Colton’s parents Dominica and Justin first thought something was different about their son when he started whispering at about 14 months old. By 15 months, he didn’t speak at all anymore and they were certain that he needed to be checked for autism.
He was officially diagnosed at 2 years old and will be turning 3 in June.
Among the challenges the family has faced is having their families understand Colton and what autism is.
“We have found ourselves pretty lonely through this, but the biggest challenge of all is of course financial,” said Dominica.
Their insurance company first misinformed them four times that they didn’t cover autism-related treatments at all. Then when they finally got the right answer, it was still devastating.
“We are allowed only 40 visits of shared OT and Speech combined, and no behavioral services at all,” notes Dominica, adding that when Colton turns 7 years old, “we will have another battle for services.”
In Dominica’s search to find out more about their legal rights related to autism treatment, she found WAAA’s website and connected with an advocate. Through emails with her advocate, Dominica has learned about navigating insurance issues and how to begin an appeals process with their insurance company.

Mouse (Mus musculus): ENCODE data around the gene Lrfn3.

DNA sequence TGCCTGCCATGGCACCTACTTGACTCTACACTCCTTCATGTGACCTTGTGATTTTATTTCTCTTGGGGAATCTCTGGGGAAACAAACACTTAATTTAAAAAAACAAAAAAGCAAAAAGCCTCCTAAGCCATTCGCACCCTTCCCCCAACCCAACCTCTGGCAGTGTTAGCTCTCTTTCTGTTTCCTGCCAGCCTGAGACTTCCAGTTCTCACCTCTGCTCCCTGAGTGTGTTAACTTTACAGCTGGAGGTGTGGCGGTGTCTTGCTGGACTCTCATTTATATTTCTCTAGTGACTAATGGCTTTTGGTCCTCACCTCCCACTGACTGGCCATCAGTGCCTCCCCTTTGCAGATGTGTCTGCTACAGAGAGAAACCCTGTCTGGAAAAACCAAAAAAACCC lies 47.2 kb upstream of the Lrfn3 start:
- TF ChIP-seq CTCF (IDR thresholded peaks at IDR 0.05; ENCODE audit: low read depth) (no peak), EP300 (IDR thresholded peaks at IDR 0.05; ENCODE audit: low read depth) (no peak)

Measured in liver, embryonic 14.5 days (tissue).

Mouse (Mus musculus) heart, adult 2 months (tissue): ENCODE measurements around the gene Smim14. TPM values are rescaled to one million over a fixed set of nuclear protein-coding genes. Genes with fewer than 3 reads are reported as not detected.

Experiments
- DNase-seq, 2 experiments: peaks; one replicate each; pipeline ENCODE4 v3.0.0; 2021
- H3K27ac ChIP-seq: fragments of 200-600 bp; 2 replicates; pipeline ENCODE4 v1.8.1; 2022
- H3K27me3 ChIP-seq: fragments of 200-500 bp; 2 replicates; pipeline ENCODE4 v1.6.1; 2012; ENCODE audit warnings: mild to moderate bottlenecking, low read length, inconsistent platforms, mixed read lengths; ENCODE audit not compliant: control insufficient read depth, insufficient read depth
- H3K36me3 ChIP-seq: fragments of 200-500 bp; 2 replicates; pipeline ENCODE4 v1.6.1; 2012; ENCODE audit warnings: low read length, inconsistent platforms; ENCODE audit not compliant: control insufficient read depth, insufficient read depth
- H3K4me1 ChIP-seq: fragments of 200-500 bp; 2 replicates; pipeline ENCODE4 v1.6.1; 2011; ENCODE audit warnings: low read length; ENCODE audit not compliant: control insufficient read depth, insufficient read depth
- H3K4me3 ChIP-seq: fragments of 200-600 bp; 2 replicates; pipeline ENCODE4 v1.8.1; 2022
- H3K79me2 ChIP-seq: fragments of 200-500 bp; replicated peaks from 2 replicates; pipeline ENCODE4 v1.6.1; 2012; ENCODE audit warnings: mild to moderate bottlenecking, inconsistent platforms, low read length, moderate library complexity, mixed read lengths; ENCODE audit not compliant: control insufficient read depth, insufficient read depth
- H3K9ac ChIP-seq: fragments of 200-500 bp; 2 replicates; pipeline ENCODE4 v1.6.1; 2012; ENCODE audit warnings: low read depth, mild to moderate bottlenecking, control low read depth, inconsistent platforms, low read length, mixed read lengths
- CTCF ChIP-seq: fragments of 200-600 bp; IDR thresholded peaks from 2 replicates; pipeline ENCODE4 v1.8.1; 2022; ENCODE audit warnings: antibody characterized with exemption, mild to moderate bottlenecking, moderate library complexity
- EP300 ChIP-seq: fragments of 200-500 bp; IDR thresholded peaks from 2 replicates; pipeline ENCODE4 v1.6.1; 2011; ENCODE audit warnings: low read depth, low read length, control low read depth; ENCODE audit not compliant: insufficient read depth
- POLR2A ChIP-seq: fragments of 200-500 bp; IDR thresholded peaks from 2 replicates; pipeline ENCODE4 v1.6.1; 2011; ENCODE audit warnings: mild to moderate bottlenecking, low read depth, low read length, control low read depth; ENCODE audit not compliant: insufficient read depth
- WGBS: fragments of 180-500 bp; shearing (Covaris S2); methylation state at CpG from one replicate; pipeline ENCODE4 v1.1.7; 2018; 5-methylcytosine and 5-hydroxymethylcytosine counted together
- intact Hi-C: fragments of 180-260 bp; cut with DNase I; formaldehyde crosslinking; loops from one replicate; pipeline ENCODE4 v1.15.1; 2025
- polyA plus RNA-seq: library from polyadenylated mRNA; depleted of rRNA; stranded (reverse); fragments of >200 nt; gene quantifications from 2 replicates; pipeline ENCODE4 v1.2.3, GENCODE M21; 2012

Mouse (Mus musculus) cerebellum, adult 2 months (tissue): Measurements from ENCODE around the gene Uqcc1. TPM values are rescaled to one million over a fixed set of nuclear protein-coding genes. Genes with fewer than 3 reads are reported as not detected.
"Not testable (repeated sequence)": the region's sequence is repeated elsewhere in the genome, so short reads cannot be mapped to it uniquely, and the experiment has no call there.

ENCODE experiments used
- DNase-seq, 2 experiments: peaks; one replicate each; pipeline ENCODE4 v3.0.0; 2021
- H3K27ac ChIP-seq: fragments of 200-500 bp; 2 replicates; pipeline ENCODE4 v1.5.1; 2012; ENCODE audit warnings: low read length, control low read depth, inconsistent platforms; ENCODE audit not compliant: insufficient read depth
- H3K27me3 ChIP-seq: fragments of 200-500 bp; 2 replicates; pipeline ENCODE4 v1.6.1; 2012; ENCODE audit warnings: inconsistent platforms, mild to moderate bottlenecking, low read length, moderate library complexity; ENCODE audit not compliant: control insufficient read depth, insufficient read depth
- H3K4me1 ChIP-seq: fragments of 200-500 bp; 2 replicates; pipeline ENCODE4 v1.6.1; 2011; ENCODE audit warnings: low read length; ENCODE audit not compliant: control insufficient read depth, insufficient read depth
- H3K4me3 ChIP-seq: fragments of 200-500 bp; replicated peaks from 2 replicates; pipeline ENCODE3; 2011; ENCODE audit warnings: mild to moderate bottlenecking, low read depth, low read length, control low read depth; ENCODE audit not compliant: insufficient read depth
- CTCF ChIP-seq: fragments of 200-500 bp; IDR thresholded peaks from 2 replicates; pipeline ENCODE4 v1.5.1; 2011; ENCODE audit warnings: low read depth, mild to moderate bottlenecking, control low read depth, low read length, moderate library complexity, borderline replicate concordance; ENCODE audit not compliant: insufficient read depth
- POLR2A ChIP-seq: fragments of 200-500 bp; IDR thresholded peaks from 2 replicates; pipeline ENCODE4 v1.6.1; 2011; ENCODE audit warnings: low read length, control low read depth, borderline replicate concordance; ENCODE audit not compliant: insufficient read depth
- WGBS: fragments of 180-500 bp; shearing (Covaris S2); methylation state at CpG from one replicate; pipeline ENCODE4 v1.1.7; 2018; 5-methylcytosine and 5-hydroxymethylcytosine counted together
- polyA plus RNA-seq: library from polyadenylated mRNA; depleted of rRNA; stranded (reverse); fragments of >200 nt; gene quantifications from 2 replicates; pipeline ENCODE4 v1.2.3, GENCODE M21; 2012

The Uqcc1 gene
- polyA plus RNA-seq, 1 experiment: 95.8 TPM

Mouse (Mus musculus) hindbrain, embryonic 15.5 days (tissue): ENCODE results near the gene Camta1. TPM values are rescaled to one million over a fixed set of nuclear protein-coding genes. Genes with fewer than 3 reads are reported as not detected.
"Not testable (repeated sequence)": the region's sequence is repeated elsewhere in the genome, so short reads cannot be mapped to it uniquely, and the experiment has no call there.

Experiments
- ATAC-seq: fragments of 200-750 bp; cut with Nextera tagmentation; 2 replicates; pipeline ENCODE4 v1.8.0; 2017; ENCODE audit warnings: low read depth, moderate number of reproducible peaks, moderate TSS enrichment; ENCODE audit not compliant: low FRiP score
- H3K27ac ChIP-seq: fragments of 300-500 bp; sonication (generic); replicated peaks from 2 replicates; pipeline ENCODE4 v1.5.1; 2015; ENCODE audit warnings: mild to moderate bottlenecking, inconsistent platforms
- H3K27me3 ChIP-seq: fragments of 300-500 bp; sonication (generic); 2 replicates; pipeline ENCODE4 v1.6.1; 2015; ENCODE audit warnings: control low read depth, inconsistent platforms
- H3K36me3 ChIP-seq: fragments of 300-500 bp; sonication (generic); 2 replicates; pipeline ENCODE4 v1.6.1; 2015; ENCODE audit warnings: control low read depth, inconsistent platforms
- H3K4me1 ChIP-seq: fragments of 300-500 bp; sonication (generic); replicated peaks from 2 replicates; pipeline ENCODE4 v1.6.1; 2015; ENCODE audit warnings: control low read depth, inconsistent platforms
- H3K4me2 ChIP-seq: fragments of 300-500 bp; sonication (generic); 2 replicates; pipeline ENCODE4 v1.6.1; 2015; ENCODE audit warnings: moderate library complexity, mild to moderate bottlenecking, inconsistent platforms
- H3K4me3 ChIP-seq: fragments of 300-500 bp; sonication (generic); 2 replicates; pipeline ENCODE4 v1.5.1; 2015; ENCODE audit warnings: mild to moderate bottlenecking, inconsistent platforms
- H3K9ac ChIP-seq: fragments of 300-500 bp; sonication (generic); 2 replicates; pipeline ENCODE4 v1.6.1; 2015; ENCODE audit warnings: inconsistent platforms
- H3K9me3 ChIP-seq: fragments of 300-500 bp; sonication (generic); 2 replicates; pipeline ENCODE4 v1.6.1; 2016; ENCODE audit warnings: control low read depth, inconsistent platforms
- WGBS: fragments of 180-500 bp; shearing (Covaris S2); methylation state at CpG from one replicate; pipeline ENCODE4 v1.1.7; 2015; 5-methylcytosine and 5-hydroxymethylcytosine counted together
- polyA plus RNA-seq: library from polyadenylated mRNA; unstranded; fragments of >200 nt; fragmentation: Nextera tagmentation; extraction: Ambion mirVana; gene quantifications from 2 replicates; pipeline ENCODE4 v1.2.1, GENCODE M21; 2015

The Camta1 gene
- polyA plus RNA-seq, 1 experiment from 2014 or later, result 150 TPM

“Once our insurance company finally sends out a physical denial for ABA therapy, we will begin the appeals process,” Dominica said.
Dominica has also found support through meeting with WAAA’s Supporting Parents of Autism group when she can.
“I enjoy being surrounded by powerful women who ‘get it,’ and I am still actively seeking out more neuro-diverse families to create connections with. I believe our greatest resource is each other.”
Dominica also writes about their journey on her wonderful blog at coltonsmama2011.blogspot.com.
The Birth To Three program Colton attends in Burien has been a tremendous help to Colton and his family. He went from totally nonverbal to calling Dominica “Mama” right before Christmas.
“To hear my son say ‘Mama’ made me the happiest woman in the world. I truly wanted to throw a parade. It has been the best thing so far in my life other than the day he was born,” Dominica said.
Now Colton also says “Dada” and is bursting with many other new words.
“Colton has come so far in such a short amount of time. I truly believe he is a poster boy for early intervention,” she said.
The family will continue to be involved with WAAA as they work to get their son the services he needs to thrive. Their current challenge is to find a new therapeutic program for Colton when he ages out of the Birth to Three program in Burien.
“WAAA has already felt like a godsend. We no longer feel so alone in this fight, especially after learning from them that our insurance is violating federal laws by denying autism treatment,” Dominica said.
She urges everyone to spread the word to the many families out there going through similar struggles and contact WAAA for help.